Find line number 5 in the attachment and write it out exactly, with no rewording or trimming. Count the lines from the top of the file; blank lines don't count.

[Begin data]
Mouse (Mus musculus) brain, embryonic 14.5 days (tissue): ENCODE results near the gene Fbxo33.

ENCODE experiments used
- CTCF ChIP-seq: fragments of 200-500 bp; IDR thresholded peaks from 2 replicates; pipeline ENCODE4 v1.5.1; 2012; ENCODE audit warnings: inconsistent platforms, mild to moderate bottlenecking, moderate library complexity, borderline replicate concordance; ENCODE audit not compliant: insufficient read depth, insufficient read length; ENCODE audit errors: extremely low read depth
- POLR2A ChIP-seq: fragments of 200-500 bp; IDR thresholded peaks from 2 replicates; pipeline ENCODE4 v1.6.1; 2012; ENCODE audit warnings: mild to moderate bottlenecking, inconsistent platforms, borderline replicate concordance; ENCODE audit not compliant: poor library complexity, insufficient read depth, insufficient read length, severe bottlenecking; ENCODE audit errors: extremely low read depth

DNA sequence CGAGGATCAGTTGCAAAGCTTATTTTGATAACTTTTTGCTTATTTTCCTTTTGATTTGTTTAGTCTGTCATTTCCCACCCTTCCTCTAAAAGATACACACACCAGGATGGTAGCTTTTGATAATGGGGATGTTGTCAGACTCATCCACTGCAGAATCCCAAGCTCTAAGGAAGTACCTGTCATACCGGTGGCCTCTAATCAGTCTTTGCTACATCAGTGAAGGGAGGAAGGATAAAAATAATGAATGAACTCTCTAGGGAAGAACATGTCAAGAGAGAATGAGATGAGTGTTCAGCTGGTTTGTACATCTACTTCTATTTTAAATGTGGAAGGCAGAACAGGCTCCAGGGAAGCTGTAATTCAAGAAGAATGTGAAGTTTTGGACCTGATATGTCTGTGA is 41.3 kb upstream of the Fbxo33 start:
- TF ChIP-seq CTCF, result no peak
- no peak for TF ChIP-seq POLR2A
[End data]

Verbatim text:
DNA sequence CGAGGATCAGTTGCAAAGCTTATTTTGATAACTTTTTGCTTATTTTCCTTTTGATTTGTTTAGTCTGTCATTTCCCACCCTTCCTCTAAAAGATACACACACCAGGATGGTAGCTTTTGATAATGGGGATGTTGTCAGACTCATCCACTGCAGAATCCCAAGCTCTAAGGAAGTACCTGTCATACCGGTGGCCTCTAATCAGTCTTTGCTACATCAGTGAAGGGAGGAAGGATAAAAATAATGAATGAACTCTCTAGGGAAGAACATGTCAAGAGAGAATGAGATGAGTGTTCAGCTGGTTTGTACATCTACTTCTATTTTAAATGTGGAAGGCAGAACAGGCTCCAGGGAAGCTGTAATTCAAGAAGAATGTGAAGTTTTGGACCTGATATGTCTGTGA is 41.3 kb upstream of the Fbxo33 start: